One of the most basic, and yet most important, needs of the human heart is to be understood. The same might be said of the writerly soul. Our voices are born of our life experiences matched with an ingrained need to tell stories, and to say something important to us through those stories (also known as theme. See what I did there just now? Oh, yeah.)
Habit 5 is the natural offshoot of Habit 4: Think Win/Win. It’s about listening, truly listening. Most of the time human nature dictates that when someone else is talking you’re already forming a response—the pithier, the better. ‘Cause we’re such clever little Dickies, aren’t we? Of course we are.
The effective Word Wrangler listens. Really listens. Why? Because people are where the stories are. There is a wealth of experience in the world other than ours, and a writer’s journey to discover these stories is never over. True listening seeks to learn, and thus to understand. Shrinks get paid a whole lotta mullah to do just that.
You Have The Right To Remain Silent
Franklin Covey calls the highest possible listening skill Empathic listening. It is the art—and it is just that—of listening without all the habits raging to consume us while another person is talking. It is listening without intent to advise, share, refute, imply, solve, judge, agree, question, analyze, sing, dance, hum, whistle, recite the grocery list, etc. It is:
- Focusing on the speaker, not just remaining silent while waiting for your turn to talk.
- Repeating what the speaker says in a way that seeks understanding.
- Not fearing silence. Zipping lip is, a lot of the time, the very best thing a listener can do. If someone is talking, it’s usually because they want to be heard.
- Seeking verification of how the speaker feels. Rephrasing or summarizing what they have said can provide the speaker with the feeling that they have been heard. And isn’t that what we all want, really?
Hearing Is Believing
Where Empathic listening comes into play for the effective Word Wrangler is in finding the stories. Yes, I know. Word Wrangling is all about story telling, not story hearing. But think about this: isn’t reading just another form of listening? How else do stories get passed along? And you do want people to read your stories, and think they’re the awesome in the sauce, right? So listening, not just to what is said, but what isn’t (between the lines, as it were) not only gives the savvy Word Wrangler an ear for dialogue, but one for subtext. Subtext is King.
Ever hear someone describe some little anecdote around the water cooler, or start a sentence with “Wouldn’t it be cool if . . .” and your brain went into overdrive in the fast lane of “Whoa, hey, there’s a story there, boy howdy”? These are magical moments. Cherish them. Pat them. Call them George. Ask some probing questions. Show interest for your own nefarious purposes. Listen. A lot of times it’s easy to forget there’s a whole marvelous world swirling around outside our heads.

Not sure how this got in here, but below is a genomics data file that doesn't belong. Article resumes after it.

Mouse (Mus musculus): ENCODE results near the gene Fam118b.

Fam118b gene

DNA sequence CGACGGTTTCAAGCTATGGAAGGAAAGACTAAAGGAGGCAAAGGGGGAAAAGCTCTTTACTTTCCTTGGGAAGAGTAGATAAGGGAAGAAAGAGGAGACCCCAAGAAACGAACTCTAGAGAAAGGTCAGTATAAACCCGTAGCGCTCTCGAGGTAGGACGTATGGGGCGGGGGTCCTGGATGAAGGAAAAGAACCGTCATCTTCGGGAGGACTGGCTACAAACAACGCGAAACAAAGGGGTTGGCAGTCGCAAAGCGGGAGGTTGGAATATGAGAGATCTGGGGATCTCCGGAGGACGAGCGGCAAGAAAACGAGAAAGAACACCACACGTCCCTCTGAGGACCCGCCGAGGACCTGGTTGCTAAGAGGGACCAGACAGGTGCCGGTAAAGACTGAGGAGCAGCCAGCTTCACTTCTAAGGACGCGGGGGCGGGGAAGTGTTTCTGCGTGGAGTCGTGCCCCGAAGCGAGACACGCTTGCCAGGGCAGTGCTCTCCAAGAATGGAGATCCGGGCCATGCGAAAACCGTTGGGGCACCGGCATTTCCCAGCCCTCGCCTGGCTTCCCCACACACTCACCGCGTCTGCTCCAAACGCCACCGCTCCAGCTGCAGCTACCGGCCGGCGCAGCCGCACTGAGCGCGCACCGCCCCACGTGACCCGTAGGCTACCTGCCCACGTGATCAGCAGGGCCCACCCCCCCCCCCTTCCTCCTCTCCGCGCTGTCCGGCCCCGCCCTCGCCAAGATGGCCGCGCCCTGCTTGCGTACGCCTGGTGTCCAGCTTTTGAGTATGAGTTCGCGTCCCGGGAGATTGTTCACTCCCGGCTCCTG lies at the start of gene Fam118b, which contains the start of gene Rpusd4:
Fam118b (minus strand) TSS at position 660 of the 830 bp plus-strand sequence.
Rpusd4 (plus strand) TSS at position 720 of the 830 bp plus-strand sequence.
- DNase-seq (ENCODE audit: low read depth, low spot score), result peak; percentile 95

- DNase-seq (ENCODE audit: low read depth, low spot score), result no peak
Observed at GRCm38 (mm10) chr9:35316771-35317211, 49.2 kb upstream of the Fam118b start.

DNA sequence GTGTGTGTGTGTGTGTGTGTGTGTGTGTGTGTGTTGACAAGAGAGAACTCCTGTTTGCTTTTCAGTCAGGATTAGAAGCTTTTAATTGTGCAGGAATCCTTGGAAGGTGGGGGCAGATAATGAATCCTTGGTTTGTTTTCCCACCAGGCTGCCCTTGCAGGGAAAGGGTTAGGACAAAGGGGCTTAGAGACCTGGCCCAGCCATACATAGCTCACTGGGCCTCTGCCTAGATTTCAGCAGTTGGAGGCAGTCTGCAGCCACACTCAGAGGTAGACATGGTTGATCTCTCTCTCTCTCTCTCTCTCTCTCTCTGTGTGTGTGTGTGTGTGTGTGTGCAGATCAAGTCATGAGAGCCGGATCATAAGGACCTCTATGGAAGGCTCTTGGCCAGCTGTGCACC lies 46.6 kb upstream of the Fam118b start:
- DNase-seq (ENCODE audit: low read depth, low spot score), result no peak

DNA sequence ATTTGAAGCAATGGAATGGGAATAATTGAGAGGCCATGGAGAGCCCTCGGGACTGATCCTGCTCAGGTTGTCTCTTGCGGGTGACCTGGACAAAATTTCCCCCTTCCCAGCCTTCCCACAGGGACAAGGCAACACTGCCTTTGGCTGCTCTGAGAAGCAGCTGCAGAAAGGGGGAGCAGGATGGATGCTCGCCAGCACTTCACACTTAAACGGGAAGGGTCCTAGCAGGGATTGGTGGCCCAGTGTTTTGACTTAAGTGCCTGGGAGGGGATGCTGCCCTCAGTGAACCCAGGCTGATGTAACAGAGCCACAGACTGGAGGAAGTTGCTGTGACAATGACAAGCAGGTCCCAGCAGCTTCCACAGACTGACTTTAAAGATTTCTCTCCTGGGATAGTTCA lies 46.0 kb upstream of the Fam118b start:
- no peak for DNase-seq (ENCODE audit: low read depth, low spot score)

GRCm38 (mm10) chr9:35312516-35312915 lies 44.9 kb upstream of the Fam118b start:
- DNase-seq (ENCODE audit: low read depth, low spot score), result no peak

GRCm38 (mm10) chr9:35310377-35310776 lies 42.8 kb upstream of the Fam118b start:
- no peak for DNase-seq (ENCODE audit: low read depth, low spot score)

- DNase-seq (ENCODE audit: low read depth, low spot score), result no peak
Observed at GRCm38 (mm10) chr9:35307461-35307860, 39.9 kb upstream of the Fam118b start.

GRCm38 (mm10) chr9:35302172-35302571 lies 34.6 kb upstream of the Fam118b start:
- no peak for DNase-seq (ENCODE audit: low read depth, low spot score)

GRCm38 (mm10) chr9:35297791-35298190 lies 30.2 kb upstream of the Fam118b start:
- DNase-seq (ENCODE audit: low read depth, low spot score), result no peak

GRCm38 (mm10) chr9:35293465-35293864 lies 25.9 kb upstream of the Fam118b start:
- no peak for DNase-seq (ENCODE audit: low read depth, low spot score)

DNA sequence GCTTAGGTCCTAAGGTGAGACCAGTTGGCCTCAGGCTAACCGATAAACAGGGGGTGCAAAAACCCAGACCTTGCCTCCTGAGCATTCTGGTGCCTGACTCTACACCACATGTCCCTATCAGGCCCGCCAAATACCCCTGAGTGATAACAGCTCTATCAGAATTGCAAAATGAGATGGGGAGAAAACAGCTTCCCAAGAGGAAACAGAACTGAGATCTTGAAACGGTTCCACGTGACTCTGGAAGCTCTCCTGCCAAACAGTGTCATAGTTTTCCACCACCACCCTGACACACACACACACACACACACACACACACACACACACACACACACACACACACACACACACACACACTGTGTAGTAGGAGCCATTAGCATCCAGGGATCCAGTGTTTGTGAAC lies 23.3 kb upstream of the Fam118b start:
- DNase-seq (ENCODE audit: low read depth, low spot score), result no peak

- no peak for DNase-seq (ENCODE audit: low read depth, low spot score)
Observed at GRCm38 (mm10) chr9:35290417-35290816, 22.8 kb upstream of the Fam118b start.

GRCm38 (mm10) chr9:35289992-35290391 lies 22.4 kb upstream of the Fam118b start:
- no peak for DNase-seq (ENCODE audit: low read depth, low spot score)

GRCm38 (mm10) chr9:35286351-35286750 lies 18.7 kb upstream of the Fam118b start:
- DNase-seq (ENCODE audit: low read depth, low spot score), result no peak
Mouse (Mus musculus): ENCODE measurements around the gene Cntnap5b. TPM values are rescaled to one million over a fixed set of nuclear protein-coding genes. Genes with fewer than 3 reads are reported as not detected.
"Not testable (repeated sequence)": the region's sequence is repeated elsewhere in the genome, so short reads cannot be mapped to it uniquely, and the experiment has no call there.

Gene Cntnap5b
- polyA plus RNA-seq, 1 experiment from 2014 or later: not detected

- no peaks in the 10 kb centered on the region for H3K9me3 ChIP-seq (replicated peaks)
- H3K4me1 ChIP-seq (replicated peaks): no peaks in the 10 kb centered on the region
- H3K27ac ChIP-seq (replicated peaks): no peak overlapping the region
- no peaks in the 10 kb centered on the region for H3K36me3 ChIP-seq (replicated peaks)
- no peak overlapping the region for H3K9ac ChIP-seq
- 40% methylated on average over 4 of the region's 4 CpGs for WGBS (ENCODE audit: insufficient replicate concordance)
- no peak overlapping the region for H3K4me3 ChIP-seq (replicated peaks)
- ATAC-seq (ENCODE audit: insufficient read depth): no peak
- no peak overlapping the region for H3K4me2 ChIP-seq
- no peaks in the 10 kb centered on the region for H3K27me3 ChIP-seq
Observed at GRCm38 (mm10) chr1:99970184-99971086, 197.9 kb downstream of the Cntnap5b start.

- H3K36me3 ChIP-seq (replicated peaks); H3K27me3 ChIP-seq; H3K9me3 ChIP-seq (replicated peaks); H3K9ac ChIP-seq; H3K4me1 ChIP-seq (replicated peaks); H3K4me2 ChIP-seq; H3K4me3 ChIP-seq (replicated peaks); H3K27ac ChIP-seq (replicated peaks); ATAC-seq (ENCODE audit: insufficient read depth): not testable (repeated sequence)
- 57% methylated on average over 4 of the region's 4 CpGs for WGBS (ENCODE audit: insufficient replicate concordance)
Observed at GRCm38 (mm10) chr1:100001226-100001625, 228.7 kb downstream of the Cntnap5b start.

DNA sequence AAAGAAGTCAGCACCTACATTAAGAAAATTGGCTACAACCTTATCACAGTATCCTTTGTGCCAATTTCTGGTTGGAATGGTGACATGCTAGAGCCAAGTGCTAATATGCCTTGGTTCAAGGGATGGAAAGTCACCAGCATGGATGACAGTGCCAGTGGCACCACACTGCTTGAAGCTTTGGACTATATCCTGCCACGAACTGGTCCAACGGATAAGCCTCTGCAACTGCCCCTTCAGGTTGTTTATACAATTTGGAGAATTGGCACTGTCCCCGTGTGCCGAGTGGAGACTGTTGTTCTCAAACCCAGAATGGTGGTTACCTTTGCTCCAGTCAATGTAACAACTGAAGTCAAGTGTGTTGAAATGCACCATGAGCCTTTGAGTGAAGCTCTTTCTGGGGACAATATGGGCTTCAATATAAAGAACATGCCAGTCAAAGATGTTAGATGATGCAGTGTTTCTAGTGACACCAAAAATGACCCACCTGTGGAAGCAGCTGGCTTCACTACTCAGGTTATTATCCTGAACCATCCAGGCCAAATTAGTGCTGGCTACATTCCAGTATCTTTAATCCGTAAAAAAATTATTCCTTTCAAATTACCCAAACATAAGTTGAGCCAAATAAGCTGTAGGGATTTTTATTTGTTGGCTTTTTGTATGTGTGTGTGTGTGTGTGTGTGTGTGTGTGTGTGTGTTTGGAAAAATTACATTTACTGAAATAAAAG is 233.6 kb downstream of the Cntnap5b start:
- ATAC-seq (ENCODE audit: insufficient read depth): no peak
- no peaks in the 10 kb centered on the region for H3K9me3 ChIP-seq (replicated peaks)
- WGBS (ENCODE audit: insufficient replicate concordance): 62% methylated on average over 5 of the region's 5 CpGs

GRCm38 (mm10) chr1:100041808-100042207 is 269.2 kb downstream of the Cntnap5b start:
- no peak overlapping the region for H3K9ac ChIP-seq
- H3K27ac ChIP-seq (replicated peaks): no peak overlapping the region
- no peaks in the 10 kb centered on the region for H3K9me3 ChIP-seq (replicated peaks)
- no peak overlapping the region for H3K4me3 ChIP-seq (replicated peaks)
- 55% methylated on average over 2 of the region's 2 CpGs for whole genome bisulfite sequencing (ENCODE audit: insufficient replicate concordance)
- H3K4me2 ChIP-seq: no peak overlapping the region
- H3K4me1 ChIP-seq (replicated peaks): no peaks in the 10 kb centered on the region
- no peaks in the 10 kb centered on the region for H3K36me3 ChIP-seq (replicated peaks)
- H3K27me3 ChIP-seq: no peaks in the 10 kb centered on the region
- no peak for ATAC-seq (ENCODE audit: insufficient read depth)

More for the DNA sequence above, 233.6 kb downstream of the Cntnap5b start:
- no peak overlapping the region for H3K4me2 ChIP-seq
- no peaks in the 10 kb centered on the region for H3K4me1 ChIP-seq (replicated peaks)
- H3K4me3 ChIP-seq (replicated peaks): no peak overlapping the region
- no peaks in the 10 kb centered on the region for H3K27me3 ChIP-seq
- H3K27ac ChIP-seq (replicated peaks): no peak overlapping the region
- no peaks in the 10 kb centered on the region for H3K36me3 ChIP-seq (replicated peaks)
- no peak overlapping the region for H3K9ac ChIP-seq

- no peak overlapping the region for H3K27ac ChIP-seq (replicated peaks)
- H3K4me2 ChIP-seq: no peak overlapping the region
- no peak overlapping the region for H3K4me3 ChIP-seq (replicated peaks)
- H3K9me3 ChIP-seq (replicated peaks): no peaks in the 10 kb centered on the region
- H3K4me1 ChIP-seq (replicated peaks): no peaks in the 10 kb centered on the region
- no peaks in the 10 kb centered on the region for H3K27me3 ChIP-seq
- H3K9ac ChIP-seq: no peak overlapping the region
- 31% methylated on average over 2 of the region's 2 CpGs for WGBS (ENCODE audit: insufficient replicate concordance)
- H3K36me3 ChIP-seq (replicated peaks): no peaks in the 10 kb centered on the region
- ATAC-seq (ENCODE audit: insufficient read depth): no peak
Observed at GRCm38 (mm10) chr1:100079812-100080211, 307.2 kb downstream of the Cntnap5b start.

It’s A Mad House
Know who else you should listen to? The voices in your head. Know who they are? Characters, all striving to be born, to live and love and learn and despair and wallow in all the frailties human beings are heir to. Characters are people, too, don’tchaknow.
There are four parts of my character development plan. I generally develop 3-4 main characters, and each one gets a file: Protagonist, Antagonist, Romantic Interest and/or Helper. Here’s what’s in the file:
- Character Sketch: Everything from hair/eye color, mannerisms, career/financials, to where they were born, where they live now, what they drive and what their favorite room in the house is—and what the view out the window is like. I give each main character a sacred object, something they’re attached to, like a weapon or vehicle or even a pair of boots or piece of jewelry. Something that doesn’t define them, per se, but is wholly recognizable as theirs. I also like to include pictures and “cast” my characters, since I’m a visual person.
- Back Story: This will include a timeline from birth through various life milestones until the time the story opens. Any or all of these can open a door into memory, to get an idea of their experiences and how it influences the way they tick, the way they feel. What this works great for is timed writing: 5, 10, or 15-minutes stints in a notebook to warm the hand and mind while getting into the head of a character. This works really well for when I’m stuck.
- Dream: This is another really great writing prompt, and can help lever off the top of a character’s brain so you can get to the ooey gooey bits. Use the start line: In the dream he (or she), and do a timed writing. Highlight or circle all the repeated images (these come in handy for symbolism) and look them up in a dream interpretation guide. You may be surprised by what you might learn.
- Wardrobe: I love this bit. I get to go “shopping” for my characters without having to spend any money. I’ll describe a character’s style, use pictures, decided what’s appropriate for their age, career, where they live, their financial situation the events of a scene. Catalogs and online stores make excellent reference tools for this. That old adage about telling a lot about a person by their shoes is more true than you think.
In order to fully develop a character, you have to listen to what they’re trying to tell you, and with a clear, open mind. Stories not only begin with people, but live on through them and in them. By taking yourself out of the equation, stories thrive. And isn’t that what we want?
Next Time—Habit 6: Synergize